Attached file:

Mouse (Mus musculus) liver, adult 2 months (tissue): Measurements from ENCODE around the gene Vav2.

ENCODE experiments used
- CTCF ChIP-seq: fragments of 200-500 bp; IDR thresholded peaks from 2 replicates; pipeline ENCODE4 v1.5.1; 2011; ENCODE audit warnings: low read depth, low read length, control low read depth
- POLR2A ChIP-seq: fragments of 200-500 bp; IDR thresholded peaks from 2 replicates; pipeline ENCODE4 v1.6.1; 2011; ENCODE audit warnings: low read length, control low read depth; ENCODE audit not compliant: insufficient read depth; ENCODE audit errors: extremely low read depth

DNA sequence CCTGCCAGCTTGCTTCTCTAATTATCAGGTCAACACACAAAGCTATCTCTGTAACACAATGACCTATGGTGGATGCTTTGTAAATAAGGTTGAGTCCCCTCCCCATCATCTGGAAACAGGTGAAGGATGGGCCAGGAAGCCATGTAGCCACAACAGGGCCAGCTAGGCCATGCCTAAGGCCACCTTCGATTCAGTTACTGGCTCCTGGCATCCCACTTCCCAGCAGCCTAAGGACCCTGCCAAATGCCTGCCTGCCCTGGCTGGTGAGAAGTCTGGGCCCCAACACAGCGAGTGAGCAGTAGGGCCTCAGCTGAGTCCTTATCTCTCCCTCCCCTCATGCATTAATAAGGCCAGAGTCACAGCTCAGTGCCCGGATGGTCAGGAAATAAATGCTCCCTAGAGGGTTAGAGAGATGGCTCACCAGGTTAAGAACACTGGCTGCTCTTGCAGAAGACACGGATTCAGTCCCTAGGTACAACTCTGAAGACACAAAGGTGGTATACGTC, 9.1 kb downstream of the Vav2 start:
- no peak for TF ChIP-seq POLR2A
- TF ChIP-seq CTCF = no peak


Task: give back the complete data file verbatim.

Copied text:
Mouse (Mus musculus) liver, adult 2 months (tissue): Measurements from ENCODE around the gene Vav2.

ENCODE experiments used
- CTCF ChIP-seq: fragments of 200-500 bp; IDR thresholded peaks from 2 replicates; pipeline ENCODE4 v1.5.1; 2011; ENCODE audit warnings: low read depth, low read length, control low read depth
- POLR2A ChIP-seq: fragments of 200-500 bp; IDR thresholded peaks from 2 replicates; pipeline ENCODE4 v1.6.1; 2011; ENCODE audit warnings: low read length, control low read depth; ENCODE audit not compliant: insufficient read depth; ENCODE audit errors: extremely low read depth

DNA sequence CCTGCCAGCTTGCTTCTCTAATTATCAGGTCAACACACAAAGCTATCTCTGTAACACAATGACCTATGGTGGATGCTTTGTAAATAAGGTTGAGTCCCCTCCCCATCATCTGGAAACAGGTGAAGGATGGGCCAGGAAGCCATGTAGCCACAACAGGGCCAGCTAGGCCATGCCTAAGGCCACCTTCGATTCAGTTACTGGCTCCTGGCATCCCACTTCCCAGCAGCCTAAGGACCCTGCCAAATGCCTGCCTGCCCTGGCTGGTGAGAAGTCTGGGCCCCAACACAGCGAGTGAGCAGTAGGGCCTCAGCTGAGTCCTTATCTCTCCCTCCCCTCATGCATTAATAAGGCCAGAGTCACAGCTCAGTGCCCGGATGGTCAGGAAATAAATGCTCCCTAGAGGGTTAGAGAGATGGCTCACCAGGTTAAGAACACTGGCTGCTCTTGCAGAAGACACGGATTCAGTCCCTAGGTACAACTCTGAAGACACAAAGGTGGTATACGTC, 9.1 kb downstream of the Vav2 start:
- no peak for TF ChIP-seq POLR2A
- TF ChIP-seq CTCF = no peak